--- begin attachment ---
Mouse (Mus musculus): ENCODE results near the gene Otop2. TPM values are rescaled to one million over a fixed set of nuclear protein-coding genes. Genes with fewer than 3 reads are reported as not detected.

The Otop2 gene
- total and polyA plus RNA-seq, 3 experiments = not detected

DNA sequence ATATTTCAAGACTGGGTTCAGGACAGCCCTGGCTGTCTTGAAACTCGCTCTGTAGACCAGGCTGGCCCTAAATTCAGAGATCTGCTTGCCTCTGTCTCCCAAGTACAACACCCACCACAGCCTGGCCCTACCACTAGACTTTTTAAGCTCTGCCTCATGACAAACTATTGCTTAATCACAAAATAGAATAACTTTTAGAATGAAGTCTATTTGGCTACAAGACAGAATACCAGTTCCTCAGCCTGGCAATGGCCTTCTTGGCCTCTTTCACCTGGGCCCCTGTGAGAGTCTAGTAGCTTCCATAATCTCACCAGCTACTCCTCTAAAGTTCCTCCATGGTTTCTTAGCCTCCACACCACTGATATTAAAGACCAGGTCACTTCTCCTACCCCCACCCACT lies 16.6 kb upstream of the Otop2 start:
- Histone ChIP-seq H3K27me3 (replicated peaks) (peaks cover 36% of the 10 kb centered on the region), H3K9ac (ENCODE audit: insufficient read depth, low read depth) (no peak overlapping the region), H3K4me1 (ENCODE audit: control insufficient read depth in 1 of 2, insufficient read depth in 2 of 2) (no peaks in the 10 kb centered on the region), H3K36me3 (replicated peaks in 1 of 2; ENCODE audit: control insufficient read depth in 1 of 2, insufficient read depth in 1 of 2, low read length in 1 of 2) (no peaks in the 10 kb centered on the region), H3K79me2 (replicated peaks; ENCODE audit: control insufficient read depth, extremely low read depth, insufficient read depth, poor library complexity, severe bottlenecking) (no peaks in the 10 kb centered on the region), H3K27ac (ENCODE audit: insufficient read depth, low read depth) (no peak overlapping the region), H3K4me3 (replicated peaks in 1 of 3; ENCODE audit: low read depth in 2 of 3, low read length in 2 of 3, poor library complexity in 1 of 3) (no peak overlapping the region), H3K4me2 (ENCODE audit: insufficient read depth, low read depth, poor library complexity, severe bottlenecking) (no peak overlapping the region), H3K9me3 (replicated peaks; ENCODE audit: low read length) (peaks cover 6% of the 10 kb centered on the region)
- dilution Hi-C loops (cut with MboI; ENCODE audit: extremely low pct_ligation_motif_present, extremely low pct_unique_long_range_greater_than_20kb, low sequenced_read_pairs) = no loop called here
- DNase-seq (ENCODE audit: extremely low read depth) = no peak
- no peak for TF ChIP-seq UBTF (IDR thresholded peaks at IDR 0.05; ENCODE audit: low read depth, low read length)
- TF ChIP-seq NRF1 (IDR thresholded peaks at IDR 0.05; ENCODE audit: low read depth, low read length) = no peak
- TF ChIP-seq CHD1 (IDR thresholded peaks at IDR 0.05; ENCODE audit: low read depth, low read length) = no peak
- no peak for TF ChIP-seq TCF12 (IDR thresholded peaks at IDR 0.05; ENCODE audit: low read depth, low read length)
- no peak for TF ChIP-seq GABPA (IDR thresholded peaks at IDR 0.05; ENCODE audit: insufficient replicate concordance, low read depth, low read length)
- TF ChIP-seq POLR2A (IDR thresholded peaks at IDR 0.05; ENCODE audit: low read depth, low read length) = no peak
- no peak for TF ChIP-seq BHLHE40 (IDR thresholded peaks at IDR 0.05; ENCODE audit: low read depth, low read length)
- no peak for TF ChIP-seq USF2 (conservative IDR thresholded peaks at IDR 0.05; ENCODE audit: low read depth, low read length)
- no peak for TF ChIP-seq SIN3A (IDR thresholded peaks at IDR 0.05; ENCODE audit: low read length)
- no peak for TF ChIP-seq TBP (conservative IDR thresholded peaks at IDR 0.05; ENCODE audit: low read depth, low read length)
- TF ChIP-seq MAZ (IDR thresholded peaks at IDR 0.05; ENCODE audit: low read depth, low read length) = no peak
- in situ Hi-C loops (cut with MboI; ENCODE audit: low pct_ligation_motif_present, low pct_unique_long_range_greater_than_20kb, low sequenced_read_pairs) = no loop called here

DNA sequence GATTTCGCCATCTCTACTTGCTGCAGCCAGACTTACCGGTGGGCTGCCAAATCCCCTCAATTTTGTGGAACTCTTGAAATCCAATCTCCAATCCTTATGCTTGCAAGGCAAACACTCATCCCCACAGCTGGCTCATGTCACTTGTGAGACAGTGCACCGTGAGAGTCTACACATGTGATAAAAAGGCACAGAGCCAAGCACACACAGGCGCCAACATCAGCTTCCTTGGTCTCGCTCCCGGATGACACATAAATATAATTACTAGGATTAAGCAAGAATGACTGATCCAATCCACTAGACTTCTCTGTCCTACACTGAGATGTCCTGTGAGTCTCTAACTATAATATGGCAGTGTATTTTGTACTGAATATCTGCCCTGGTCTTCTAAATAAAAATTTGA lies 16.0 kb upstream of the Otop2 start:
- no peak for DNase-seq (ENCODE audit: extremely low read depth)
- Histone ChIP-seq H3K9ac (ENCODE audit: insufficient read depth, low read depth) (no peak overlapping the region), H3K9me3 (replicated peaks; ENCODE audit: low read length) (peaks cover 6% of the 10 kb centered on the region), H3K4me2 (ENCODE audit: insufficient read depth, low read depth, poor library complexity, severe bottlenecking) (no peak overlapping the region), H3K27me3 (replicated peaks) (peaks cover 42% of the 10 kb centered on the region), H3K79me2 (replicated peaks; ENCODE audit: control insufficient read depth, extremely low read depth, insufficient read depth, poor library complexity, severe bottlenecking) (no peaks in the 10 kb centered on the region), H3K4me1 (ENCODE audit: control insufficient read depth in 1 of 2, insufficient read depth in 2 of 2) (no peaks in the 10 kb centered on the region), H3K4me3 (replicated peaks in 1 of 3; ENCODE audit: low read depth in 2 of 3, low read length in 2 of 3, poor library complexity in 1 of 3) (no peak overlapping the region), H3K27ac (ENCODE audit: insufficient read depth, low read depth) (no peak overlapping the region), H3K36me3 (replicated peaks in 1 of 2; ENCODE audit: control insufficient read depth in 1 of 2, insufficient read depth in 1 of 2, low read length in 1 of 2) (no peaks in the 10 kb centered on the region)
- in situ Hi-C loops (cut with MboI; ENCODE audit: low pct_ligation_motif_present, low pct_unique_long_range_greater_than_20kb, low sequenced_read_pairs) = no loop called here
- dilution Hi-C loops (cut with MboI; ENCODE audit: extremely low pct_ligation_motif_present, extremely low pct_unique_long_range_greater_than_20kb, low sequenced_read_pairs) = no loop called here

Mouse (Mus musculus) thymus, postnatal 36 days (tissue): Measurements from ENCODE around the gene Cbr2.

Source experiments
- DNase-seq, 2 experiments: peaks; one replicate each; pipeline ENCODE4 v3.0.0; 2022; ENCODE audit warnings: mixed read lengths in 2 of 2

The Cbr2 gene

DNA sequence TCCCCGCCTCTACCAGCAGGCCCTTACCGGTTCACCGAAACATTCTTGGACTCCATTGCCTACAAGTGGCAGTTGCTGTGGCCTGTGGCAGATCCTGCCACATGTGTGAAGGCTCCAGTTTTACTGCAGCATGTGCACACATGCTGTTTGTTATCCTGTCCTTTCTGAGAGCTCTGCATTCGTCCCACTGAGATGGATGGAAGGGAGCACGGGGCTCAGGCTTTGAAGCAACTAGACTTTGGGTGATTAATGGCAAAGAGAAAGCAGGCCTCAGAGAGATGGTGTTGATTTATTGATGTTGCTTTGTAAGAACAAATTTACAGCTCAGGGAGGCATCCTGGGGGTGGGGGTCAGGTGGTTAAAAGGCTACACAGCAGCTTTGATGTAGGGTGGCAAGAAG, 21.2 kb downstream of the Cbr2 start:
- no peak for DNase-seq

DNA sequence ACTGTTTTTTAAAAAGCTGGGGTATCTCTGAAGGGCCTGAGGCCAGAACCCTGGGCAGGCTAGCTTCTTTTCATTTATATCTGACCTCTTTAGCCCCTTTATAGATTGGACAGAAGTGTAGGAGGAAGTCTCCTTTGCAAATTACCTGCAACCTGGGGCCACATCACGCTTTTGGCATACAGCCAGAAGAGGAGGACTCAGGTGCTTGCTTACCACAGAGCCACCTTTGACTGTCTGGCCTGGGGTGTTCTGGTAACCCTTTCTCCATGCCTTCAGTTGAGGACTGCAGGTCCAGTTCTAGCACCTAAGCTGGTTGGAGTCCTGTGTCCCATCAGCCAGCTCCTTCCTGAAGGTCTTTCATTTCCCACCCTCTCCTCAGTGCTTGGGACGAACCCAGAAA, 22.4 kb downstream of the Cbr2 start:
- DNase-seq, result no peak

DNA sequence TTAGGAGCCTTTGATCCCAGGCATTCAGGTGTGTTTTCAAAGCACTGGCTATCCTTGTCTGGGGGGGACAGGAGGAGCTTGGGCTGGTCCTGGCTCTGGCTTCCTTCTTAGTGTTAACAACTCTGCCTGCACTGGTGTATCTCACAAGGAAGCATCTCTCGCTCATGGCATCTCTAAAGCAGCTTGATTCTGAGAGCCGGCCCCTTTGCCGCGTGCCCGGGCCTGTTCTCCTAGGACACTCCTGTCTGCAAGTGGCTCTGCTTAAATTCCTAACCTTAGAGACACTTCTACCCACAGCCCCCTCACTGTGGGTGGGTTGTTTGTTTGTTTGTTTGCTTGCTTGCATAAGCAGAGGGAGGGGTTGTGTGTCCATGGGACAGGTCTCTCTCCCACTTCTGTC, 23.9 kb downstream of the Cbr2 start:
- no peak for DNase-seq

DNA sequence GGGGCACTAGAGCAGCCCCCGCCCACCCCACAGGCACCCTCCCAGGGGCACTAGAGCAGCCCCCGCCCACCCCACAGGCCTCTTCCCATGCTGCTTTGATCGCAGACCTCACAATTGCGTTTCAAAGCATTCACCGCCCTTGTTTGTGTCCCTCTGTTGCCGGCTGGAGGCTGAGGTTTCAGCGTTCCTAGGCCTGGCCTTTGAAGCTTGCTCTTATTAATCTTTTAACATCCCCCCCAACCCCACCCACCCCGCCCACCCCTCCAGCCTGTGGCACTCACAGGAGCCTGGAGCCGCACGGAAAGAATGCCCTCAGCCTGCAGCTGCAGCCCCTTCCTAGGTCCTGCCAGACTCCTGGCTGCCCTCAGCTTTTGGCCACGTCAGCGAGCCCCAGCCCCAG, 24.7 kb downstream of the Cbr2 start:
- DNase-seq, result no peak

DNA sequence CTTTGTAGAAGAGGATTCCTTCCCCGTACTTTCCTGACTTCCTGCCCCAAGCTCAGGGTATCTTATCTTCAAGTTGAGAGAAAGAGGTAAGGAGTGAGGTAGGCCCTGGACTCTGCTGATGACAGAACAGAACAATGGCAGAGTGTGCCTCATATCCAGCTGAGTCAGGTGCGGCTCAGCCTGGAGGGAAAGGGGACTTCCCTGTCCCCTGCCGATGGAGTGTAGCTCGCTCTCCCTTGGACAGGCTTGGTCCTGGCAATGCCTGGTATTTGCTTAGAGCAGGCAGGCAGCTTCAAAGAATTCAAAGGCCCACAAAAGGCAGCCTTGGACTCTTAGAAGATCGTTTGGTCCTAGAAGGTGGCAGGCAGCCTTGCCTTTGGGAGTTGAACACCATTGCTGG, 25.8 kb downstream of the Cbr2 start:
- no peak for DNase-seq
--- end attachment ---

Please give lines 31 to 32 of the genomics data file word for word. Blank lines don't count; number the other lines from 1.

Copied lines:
DNA sequence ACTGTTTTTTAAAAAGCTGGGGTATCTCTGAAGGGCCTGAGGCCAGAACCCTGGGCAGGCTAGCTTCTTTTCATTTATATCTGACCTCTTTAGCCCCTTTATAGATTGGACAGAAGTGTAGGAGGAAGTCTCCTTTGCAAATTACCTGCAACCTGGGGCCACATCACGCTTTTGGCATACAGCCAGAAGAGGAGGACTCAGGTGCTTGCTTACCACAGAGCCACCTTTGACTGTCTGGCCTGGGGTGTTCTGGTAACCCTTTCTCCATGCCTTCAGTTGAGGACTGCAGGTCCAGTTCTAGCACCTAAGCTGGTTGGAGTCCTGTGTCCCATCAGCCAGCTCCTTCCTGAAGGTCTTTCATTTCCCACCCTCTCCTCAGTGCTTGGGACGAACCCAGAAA, 22.4 kb downstream of the Cbr2 start:
- DNase-seq, result no peak